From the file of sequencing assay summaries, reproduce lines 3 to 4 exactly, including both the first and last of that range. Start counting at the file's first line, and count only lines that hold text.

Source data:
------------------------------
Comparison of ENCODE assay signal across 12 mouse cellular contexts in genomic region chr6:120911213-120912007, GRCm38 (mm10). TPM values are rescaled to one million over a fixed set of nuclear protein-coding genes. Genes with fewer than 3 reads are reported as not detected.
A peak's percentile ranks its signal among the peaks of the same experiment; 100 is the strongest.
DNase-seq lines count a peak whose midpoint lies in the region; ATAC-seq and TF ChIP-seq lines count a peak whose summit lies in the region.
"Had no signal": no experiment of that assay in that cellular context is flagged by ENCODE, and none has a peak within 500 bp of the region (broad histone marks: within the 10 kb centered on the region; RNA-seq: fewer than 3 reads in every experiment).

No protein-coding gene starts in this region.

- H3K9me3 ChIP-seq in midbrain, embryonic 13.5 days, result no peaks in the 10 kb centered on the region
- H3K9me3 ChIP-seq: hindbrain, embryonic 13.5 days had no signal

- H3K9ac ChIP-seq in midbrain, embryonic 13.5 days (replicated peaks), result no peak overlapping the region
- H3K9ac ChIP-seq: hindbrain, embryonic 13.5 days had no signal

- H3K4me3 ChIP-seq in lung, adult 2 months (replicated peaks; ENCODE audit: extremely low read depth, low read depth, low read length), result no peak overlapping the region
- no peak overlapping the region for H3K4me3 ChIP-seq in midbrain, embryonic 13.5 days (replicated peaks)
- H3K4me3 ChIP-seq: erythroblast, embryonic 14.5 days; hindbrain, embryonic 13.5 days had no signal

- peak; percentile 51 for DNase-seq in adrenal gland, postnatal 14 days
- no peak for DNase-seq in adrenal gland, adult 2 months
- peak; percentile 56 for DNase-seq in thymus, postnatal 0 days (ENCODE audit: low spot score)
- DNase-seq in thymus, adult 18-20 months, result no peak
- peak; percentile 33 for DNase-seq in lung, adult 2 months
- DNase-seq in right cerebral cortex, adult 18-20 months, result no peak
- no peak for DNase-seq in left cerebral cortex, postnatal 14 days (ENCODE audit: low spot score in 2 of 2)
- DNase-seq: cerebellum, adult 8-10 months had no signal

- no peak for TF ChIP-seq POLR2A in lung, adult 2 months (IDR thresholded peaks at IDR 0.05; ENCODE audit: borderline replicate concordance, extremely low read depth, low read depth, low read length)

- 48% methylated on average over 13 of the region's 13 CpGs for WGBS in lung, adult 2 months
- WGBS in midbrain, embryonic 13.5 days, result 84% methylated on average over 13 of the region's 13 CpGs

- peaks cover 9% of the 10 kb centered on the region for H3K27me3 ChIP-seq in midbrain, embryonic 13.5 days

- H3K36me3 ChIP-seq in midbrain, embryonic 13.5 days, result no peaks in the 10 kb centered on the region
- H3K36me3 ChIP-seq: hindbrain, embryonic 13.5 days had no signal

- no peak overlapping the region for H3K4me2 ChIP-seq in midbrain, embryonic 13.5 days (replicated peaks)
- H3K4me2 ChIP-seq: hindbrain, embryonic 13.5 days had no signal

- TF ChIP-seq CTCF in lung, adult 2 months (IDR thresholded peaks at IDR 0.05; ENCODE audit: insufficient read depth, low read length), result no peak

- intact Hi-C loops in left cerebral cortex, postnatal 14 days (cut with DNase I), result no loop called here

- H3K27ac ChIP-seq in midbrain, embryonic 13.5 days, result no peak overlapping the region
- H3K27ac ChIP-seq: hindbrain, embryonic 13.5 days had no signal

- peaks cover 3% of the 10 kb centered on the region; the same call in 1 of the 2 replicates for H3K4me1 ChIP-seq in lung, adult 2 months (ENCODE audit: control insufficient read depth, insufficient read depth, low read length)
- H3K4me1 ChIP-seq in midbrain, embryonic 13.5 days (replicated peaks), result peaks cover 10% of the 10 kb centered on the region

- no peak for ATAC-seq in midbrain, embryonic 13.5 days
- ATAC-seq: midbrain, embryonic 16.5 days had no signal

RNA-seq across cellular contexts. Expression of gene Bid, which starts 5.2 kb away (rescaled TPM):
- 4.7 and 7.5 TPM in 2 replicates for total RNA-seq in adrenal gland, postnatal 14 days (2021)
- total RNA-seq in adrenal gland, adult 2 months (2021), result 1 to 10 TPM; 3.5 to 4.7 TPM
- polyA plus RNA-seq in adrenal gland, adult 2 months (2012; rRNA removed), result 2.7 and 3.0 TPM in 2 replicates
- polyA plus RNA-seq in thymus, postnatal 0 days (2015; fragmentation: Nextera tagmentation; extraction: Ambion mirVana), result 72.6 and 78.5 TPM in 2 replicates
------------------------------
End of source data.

DNase-seq lines count a peak whose midpoint lies in the region; ATAC-seq and TF ChIP-seq lines count a peak whose summit lies in the region.
"Had no signal": no experiment of that assay in that cellular context is flagged by ENCODE, and none has a peak within 500 bp of the region (broad histone marks: within the 10 kb centered on the region; RNA-seq: fewer than 3 reads in every experiment).